Weather may be problem for holiday travelers
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For Christmas travelers who plan to go by something other than a one-horse open sleigh, timing may be important.
Weather forecasters say Pittsburgh may get its first measurable snowfall since early March starting on Friday and possibly lingering into Saturday, just when people are hitting the road to join an estimated 93.3 million Americans who will travel 50 miles or more for the holidays.
The travel forecast by AAA, which covers the period starting Friday and continuing to New Year's Day, represents a 1.6 percent increase compared with the previous year.
Ruth Nagy, managing director of travel operations for AAA East Central, said she expects most people to go on Saturday and Sunday but thinks the holiday rush will be spread out a bit.
"There's a lot of different options this year because the holiday falls on the Tuesday," she said.
Ms. Nagy recommended that travelers, whether driving or flying, stay aware of weather conditions and plan around any forecast of bad weather. That might include an alternate route around a snowstorm -- even if it adds an hour or two it might be better than trying to drive through the heaviest weather. Air travelers should keep their airline's toll-free phone number handy -- it often is easier to rebook a flight by phone than at airport counters.
In addition to its travel forecast, AAA East Central on Tuesday issued what might be called its misfortune forecast, saying it expects to rescue 39,000 stranded motorists in its service area, which includes Western Pennsylvania, south-central Ohio, most of West Virginia and four counties in western New York.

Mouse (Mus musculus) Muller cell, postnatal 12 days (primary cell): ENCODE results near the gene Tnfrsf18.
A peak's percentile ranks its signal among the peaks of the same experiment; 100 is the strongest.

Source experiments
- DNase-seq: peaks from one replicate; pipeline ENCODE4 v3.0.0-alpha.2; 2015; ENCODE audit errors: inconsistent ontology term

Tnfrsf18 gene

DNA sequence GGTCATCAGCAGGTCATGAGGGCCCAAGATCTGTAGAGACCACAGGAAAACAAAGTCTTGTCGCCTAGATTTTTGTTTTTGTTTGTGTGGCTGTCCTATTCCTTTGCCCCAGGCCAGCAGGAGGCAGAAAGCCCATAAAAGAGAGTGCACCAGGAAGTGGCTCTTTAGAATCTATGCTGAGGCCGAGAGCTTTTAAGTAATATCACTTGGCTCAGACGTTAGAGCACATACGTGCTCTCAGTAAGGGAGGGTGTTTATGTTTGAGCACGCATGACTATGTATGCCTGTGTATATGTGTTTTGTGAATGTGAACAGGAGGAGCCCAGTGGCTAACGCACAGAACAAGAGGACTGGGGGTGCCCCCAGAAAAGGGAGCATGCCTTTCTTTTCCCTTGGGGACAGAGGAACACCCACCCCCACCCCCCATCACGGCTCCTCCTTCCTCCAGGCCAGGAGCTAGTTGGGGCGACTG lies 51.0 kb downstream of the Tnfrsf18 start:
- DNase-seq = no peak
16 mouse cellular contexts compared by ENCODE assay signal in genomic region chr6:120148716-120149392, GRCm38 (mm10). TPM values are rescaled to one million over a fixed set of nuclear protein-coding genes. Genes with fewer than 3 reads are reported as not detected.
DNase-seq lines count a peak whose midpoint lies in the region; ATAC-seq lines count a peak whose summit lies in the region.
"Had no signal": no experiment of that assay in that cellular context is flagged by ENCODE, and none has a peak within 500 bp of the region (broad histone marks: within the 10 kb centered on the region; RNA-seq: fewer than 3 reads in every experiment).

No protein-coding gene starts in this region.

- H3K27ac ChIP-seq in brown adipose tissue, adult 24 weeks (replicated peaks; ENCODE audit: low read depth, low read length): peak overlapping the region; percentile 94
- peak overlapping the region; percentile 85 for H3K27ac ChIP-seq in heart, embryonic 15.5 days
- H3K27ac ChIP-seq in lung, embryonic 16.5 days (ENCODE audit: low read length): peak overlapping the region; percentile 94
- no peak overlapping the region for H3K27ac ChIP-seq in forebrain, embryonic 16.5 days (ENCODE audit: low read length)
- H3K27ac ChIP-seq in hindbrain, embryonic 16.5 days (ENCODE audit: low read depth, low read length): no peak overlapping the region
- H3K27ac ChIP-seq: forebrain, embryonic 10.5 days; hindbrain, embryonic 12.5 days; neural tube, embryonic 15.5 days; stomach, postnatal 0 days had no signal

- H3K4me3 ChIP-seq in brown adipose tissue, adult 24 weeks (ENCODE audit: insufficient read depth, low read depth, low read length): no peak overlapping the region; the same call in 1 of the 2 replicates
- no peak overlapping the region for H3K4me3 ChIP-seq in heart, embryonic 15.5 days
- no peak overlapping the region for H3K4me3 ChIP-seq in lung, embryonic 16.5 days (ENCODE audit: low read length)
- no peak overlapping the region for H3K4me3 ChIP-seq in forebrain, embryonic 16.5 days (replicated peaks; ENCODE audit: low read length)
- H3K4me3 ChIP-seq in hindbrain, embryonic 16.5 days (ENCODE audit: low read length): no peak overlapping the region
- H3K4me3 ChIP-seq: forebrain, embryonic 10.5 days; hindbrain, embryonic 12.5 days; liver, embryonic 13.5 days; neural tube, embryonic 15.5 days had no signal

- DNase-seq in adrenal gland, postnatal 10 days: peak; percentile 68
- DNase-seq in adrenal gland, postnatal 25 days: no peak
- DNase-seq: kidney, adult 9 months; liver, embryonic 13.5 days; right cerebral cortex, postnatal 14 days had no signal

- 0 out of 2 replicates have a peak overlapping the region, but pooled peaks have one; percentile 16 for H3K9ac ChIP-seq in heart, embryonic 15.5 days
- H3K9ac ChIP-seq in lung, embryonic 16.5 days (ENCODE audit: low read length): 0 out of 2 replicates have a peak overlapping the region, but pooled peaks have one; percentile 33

Steve Popovich, managing director for automotive services, said the single most troublesome item will be dead batteries. "We had a very hot summer. Heat plays havoc with lead-acid batteries," he said.
In addition to having the battery looked at, AAA recommends checking antifreeze, windshield wipers and fluid, tire pressure and tread, and engine belts and hoses.
AAA estimates it will answer 6,500 calls for cars that won't start; change 6,000 flat tires; pull 2,000 cars out of snow or mud; and help retrieve 4,800 sets of keys that will be locked inside vehicles, no doubt by people with visions of sugarplums dancing in their heads.
Mr. Popovich said AAA will have its call centers fully staffed and "quite an army of trucks" out. Depending on the seriousness of the call -- a driver who is stuck on a road gets priority over someone whose car dies in their driveway -- the agency tries to respond to all calls within 60 minutes.
Roughly 90 percent of those who travel during the holidays will do so by automobile, AAA forecasts. While the average price of a gallon of regular gasoline in Pittsburgh has fallen to $3.48 after reaching $3.65 last month, it is still higher than last year's average of $3.33, said Bevi Powell, AAA vice president of community relations.
National Weather Service meteorologist John Darnley said forecast models suggest that Pittsburgh will get an inch or two of snow Friday into Saturday morning, with higher totals north toward the snow manufacturer known as Lake Erie.
"I'd recommend leaving early Friday rather than later Friday or later Saturday rather than earlier Saturday," he said.
After Saturday, several days of dry and seasonable weather are expected before a midweek storm brings the potential for rain, Mr. Darnley said.
No white Christmas then?
"Not looking like it," he said.
First Published December 19, 2012 12:00 am